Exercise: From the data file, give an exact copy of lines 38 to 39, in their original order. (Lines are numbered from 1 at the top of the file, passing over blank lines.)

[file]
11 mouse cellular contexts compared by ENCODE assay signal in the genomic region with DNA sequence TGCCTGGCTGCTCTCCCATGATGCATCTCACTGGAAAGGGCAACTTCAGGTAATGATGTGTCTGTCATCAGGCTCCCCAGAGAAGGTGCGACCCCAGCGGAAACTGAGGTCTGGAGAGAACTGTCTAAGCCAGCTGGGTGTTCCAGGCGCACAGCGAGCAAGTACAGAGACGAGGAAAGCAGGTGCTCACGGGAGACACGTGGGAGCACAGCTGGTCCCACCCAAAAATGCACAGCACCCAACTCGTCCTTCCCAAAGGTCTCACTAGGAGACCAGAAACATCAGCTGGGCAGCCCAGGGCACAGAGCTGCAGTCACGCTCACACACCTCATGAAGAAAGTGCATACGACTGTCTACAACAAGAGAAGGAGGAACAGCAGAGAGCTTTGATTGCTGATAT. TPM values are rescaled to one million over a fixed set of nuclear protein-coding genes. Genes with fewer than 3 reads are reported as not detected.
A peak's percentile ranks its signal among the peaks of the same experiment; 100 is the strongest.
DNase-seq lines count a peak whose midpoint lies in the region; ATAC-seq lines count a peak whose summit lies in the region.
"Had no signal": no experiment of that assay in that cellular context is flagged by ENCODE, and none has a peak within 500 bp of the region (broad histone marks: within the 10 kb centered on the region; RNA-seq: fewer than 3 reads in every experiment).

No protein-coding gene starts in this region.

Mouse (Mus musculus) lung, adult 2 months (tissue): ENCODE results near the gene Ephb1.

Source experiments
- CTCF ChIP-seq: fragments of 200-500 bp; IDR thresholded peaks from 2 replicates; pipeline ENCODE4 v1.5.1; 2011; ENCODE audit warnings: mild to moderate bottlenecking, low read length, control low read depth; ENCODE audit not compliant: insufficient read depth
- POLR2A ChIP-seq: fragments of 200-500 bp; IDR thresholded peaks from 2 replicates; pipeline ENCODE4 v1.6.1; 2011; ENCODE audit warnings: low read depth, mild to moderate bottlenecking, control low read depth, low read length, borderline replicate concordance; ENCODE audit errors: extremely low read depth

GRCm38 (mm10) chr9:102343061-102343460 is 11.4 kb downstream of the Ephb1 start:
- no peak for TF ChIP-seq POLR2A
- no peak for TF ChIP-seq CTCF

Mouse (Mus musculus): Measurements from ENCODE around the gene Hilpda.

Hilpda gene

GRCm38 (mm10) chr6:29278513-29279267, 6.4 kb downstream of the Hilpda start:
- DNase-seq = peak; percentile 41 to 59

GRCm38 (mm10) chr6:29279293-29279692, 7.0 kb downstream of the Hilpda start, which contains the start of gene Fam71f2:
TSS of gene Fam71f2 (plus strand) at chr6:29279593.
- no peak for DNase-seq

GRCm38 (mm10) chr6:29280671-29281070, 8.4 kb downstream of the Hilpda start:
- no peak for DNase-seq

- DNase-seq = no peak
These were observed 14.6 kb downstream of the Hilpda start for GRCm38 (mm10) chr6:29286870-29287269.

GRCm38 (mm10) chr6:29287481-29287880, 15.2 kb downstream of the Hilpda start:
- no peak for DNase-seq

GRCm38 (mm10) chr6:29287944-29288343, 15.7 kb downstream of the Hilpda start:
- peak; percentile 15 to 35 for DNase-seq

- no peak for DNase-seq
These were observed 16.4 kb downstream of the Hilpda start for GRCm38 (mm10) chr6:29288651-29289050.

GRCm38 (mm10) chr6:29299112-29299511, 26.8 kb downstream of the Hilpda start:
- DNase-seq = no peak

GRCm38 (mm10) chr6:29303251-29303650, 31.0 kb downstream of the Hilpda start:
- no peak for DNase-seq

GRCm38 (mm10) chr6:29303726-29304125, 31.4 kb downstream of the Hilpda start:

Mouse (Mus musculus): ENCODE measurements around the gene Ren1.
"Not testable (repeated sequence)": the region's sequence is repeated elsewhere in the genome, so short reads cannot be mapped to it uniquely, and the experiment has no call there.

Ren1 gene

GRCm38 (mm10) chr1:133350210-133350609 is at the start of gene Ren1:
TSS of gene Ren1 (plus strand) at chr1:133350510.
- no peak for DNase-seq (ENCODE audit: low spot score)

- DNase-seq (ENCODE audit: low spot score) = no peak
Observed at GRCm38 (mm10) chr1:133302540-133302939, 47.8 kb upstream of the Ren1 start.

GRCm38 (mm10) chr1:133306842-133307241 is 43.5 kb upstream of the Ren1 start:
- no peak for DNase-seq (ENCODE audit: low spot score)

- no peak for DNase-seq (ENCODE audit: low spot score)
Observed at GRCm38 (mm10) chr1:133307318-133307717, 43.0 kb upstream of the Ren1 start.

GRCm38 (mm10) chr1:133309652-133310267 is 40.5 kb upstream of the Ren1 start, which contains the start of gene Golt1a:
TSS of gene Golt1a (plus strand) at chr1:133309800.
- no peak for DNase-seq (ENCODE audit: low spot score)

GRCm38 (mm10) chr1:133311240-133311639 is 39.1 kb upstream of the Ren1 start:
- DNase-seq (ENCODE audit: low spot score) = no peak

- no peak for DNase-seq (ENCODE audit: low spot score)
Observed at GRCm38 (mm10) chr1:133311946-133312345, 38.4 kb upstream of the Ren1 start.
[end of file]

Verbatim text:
GRCm38 (mm10) chr1:133350210-133350609 is at the start of gene Ren1:
TSS of gene Ren1 (plus strand) at chr1:133350510.